How to get 500 free schools PDQ. Easy, just change the rules.

Fiona Millar's picture
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The Conservatives went into the General Election promising to deliver 500 new free schools in the course of this Parliament. It seemed an ambitious target at a time of austerity when the creation of new schools (often in areas of surplus provision) was being questioned.

But new guidance slipped out at the start of the summer holidays makes it clear just how easy this particular policy objective will be.

Followers of the free school project from its early days will remember that the idea was for parents and teachers to band together and start their own schools where they weren’t satisfied with existing local provision.

Bids were put in to the Department for Education, which then commissioned the school if the bid was good enough, although in practice over the last Parliament many new free schools were actually established by existing academy providers and chains.

The other route for creating new schools has been via the local authority. If councils needed to create new places to meet basic need, they could hold a (sort of) competition between new providers to start a new school in a place of the LA's choosing.

I say “sort of” competition because following the 2011 Education Act any new school proposed by a local authority to meet basic need had to be an academy or free school, making it almost impossible to get a new maintained (non academy) school built.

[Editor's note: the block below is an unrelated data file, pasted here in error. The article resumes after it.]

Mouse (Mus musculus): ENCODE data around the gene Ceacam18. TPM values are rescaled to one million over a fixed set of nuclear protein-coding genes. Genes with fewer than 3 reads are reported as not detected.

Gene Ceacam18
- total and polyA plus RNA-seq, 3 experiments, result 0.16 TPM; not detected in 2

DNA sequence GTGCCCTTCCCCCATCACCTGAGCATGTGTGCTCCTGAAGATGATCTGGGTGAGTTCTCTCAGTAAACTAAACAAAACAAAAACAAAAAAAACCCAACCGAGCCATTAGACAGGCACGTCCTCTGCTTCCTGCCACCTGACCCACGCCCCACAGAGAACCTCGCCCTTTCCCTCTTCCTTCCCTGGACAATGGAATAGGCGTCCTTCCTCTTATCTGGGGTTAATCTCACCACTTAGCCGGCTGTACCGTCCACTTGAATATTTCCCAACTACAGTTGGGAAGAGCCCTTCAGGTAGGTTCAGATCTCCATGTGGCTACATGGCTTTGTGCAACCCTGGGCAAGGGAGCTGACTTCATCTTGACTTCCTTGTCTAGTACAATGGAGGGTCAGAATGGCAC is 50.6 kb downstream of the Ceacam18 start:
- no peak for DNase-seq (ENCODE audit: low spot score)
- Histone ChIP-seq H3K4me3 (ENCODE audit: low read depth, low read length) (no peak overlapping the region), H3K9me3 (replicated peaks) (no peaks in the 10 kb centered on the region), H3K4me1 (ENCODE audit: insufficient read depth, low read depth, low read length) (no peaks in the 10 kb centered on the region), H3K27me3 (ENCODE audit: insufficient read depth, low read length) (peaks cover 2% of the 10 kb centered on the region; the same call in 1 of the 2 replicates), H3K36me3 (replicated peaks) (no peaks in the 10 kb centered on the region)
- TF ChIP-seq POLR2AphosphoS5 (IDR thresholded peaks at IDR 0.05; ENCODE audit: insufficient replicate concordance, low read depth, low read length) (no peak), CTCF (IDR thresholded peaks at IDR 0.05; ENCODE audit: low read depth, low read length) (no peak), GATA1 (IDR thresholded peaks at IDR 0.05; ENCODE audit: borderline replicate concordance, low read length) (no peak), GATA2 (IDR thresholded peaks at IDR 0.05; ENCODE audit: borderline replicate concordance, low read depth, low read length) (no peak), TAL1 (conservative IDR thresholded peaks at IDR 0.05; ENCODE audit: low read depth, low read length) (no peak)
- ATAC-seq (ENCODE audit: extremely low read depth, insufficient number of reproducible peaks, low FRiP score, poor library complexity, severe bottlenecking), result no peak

In practice this meant that local authorities have tended to set up new academy schools to meet basic need. But now the guidance from government has changed. Any new school established via this local authority route will be automatically classified as a “free school” even if in legal terms it is still an academy.

As the guidance says:” This reflects the fact that “free school” is the department’s policy term for a new provision academy. “Academy” is a legal term for state-funded schools that are independent of LA control and receive their funding directly from the government.”

The guidance goes on to say that schools established through this process are not required to use the term “free school” in their name. But that doesn’t really matter because when it comes to totting up the number of free schools created in the next few years every new school established via the LA route (and there will be many due to the population bulge) will help that total to swell.

Except of course that these schools are not free to the local authority. As the guidance also makes clear local councils will have to provide the site and meet all the capital costs. Nor will local people have a “free” choice about who runs the schools their children go to. The Secretary of State and her regional commissioner sidekicks will be the final decision makers in a process that continues the no choice, “we know best”, centralised decision making that increasingly characterises every aspect of this government’s education policy.

 
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